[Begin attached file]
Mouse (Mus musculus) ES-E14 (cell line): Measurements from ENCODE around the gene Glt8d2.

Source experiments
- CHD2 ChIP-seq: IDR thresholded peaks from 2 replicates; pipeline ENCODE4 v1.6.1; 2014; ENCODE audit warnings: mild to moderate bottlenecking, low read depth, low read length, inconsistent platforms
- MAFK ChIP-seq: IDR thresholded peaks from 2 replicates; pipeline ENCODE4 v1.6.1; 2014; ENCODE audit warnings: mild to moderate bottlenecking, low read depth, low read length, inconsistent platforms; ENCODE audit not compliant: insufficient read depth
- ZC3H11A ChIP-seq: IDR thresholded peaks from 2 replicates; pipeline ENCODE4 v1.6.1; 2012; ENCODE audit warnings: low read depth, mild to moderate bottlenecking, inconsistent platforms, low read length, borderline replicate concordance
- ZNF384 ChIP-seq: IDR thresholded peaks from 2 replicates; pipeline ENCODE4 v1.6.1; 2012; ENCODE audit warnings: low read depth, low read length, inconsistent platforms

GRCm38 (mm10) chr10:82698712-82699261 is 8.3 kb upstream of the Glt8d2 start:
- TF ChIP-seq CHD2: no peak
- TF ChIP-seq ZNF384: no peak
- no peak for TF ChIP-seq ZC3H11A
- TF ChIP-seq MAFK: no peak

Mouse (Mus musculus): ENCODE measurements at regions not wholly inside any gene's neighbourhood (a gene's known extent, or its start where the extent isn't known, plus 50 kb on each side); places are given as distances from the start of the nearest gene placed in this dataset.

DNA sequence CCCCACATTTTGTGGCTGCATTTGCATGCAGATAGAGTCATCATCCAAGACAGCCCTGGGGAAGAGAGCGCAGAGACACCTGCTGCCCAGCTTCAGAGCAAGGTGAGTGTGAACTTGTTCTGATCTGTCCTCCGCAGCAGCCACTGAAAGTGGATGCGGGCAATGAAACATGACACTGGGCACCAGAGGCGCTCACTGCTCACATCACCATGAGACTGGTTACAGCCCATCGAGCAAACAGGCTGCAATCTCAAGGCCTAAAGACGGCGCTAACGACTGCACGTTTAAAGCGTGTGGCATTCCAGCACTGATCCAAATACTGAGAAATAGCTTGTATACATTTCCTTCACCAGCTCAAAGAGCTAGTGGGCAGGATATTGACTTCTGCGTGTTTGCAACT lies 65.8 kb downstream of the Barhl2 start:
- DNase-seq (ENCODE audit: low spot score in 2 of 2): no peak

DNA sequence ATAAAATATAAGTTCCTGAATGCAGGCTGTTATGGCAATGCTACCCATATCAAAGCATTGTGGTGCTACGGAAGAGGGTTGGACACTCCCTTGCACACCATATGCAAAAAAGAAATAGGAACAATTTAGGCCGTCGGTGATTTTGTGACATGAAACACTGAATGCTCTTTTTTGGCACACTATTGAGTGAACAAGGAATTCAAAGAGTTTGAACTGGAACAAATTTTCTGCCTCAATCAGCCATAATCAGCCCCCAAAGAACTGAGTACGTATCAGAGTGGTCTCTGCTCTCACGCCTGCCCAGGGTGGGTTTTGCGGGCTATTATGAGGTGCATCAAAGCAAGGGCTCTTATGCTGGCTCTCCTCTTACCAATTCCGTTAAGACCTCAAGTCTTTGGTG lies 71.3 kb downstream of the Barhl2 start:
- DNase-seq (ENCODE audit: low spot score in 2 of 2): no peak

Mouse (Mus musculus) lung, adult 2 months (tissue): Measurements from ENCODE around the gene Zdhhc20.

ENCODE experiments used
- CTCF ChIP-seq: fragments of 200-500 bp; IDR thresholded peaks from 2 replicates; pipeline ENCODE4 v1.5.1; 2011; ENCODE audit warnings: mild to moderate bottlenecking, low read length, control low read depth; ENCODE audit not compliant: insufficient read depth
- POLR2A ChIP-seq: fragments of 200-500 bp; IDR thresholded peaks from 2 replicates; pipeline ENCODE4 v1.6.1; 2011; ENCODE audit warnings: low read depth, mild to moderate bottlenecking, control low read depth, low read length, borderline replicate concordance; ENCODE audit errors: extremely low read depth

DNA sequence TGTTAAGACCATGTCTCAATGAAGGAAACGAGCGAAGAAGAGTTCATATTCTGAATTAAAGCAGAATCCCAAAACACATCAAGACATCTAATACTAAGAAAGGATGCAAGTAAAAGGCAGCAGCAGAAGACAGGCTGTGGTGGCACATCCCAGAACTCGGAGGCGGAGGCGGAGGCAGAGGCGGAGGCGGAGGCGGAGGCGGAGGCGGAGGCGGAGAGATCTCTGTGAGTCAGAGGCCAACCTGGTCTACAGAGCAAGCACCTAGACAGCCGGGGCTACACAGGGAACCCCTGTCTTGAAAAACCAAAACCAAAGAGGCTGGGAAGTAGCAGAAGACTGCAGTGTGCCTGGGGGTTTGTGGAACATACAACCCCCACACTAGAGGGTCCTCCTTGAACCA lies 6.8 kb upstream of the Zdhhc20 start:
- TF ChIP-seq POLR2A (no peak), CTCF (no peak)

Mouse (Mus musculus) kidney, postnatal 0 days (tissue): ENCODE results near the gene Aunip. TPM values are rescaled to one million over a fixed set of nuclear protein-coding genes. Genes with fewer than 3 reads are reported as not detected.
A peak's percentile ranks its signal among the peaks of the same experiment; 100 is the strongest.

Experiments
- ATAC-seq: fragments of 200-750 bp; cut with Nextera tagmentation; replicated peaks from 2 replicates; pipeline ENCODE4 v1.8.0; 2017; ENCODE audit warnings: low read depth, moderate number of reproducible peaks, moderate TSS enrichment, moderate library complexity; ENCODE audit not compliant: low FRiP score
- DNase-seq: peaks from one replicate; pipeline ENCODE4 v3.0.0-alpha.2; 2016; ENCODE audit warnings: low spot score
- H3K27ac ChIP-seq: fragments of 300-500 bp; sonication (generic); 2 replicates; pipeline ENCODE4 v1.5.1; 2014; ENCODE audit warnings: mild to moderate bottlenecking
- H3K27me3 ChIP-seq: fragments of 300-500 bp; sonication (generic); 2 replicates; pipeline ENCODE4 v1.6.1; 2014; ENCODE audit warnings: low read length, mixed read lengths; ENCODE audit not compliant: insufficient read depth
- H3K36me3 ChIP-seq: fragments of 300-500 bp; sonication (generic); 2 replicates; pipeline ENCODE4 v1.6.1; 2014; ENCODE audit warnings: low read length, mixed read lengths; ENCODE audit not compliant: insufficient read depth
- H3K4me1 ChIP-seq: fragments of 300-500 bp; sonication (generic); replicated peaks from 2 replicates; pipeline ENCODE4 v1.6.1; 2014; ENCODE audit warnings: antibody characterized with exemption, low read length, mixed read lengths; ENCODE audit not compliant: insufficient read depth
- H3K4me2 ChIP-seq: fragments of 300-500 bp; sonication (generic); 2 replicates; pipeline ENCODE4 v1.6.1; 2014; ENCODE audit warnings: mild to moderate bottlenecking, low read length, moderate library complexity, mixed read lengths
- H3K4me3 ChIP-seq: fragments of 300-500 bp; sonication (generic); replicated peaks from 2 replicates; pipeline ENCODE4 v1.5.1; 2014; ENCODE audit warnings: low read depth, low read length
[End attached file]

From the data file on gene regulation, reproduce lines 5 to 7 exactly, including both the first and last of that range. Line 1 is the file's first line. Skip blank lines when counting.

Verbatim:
- ZC3H11A ChIP-seq: IDR thresholded peaks from 2 replicates; pipeline ENCODE4 v1.6.1; 2012; ENCODE audit warnings: low read depth, mild to moderate bottlenecking, inconsistent platforms, low read length, borderline replicate concordance
- ZNF384 ChIP-seq: IDR thresholded peaks from 2 replicates; pipeline ENCODE4 v1.6.1; 2012; ENCODE audit warnings: low read depth, low read length, inconsistent platforms

GRCm38 (mm10) chr10:82698712-82699261 is 8.3 kb upstream of the Glt8d2 start: